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Developing Your Personal Brand for Professional Development

By Carolyn Hennessey posted 03-14-2024 16:01

  

Developing Your Personal Brand for Professional Development

By: Peyton Tackes

Director of Marketing, Ross · Scalise Law Group

I’m going to open with the best advice I can give: 

Build your personal professional brand before you need it. 

As marketers or business development professionals, our focus all day, every day, is building the reputation of our clients, the executives, and our firm. We usually think about ourselves last, and it’s understandably hard to shift that mindset. As the ever-prevalent #OpenToWork banners remind us, however, we need to make the time to invest in ourselves. 

I started prioritizing my personal brand and career development about 10 years ago. Setting aside time to invest in myself and my career has given back to me tenfold over the years. One of the biggest gifts is that from the time I built my personal brand and subsequent network, I have never felt trapped professionally. 

Where to Start

Legal Marketing Association  

Not a sales pitch but industry organizations like LMA are a fantastic way to build your network. You may have no idea who I am but I’m writing this article to you now because I joined LMA, reached out to the President to see where I could contribute, ended up on the Communications Committee, and volunteered to write this article. Don’t just sign up for industry organizations, get involved. Get to know the people behind the curtain and ask how you can help. 

Non-Industry Organizations

I’ve been a member of organizations like Public Relations Society of America (PRSA) and American Marketing Association (AMA) for most of my professional career. Being remote and therefore not expense-approved, I also have exchanged membership fees for brand and marketing services with local organizations like the Chamber of Commerce. 

Volunteering your time and expertise to organizations that are outside your industry give back in two main ways: 

First, these organizations are a great place to try new things and test out different platforms or mediums. If you’re the type of person who doesn’t like anyone to see their rough draft, organizations that operate outside your industry can be a safer place to experiment with writing blog posts, creating videos, or speaking at events.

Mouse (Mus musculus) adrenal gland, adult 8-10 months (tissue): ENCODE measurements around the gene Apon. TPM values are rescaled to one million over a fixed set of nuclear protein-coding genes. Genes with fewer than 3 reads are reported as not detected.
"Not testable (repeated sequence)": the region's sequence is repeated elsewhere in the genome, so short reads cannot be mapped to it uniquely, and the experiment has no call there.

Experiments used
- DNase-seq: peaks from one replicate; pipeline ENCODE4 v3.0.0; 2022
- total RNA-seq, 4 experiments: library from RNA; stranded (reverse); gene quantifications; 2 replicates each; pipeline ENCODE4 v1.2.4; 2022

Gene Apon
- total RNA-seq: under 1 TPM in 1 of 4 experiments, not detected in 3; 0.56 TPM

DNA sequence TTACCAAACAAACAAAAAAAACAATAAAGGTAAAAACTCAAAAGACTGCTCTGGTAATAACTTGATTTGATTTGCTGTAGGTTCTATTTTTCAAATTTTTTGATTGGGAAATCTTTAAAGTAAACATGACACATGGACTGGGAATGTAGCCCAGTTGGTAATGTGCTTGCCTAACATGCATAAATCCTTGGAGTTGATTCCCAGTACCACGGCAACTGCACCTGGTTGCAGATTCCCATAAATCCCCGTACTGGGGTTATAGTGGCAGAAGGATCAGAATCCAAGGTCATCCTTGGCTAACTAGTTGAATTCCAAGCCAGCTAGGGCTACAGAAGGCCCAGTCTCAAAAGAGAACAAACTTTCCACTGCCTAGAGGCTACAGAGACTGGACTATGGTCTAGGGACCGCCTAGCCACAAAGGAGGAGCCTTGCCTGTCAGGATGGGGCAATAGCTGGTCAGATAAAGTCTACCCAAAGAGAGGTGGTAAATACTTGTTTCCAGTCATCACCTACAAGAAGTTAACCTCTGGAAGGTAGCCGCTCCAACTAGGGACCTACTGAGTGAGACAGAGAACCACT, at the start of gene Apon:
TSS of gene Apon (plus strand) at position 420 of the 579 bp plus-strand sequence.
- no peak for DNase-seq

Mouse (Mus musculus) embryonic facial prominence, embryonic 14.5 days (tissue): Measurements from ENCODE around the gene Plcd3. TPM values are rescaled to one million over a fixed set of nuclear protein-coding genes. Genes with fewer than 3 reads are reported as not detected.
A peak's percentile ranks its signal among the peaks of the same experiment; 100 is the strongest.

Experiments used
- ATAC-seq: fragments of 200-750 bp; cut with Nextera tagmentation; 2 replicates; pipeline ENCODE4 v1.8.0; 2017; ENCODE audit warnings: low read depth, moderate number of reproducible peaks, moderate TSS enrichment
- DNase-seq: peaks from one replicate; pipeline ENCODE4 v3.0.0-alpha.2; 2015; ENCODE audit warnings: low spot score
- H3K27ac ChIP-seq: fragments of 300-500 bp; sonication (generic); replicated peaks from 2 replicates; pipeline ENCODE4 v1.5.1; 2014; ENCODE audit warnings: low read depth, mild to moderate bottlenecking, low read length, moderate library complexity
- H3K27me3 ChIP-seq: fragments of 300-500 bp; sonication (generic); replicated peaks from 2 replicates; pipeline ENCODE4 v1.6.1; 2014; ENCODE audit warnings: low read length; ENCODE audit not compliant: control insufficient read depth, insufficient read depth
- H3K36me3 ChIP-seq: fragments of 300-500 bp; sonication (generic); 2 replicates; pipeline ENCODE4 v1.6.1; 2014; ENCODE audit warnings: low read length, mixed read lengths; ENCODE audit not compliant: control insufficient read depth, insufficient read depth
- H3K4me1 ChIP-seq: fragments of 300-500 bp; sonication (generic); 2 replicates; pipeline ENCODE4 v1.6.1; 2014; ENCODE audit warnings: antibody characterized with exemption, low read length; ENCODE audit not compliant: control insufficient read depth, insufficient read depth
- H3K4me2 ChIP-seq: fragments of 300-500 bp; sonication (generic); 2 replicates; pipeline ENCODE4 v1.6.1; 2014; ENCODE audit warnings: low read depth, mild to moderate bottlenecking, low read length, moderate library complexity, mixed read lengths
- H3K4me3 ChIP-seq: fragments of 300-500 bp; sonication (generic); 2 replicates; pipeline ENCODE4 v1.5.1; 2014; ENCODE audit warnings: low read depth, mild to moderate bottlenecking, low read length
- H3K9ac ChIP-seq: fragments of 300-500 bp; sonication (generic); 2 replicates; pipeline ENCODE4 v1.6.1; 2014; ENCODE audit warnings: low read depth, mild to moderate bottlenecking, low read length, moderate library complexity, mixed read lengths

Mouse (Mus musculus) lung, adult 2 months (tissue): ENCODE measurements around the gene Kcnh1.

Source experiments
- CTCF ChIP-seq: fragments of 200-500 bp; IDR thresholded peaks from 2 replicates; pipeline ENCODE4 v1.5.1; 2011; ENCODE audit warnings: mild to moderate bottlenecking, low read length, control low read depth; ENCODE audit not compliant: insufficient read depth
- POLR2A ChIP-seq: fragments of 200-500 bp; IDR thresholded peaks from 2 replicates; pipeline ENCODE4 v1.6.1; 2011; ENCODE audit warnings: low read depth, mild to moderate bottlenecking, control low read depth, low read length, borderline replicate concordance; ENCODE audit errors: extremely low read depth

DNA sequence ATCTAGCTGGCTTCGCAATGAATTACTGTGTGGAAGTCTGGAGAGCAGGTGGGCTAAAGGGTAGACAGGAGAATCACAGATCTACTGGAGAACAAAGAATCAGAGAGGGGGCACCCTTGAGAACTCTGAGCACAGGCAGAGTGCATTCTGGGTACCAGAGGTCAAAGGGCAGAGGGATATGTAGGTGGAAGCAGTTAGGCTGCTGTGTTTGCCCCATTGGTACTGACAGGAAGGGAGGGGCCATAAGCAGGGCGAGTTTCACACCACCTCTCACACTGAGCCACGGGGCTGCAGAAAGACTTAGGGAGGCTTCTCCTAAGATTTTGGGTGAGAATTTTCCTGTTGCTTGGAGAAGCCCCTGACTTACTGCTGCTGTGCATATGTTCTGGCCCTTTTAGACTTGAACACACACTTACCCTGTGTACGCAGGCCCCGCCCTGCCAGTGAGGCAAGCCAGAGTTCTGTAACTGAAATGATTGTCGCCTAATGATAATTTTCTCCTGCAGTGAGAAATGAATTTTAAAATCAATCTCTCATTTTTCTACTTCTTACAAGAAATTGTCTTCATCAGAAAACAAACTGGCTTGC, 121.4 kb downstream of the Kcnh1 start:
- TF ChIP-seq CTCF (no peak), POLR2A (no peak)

Second, these organizations provide you insider access to marketing ideas in a room that isn’t full of your competition. I’ve used many creative angles that I learned from others in these groups. 

LinkedIn

If you’re in the legal or legal marketing world, come hang out on LinkedIn with us. I cannot adequately express how beneficial building my network on LinkedIn has been. As a remote Marketing Director whose firm is in Austin, Texas, LinkedIn has kept me connected to others in our industry as if they were at the office with me every day. I engage with my connections by writing and responding to posts about trends they are seeing, press opportunities that may make sense for each other, awards that are coming up, and most everything that is relevant to our unique world. It’s a great place to be able to talk shop with others in our space. 

Media

Look for opportunities to pitch yourself as an expert. The same way you find reporters and outlets for others, look for yourself. Tailor your bio to the publication’s style, and reach out to the reporter in your space directly. Let them know you love their articles and that you’re available if they ever need an expert on an area in your wheelhouse. 

Inside Your Firm

This is especially true if you work at a large firm. Get really good at something and figure out how to teach it. Maybe it is social media, or pitches, or speaking engagements… whatever it is, figure out how to show the lawyers at your firm how to do it. Offer to teach a quarterly (or monthly if you’re a real go-getter) webinar. 

You also could suggest a topic that is simply interesting - I once taught a case study on GE’s brand development, relating it to why they were one of only 2% of companies that had been on the Fortune 500 list every year since its inception. It had nothing to do with our company but people who were there still come up and remember me from it five years later. The objective is to get your name and presence known as an authority on something. Be seen. 

I get it. 

The last thing my brother-in-law, who is a chef, wants to do at the end of each day is cook dinner. And we face the same issue as marketers. But it’s at our own peril if we forget to use the tools we have mastered developing business for others, for ourselves. 

If you liked this article, follow me on LinkedIn where I post tips like this a few times a week. 

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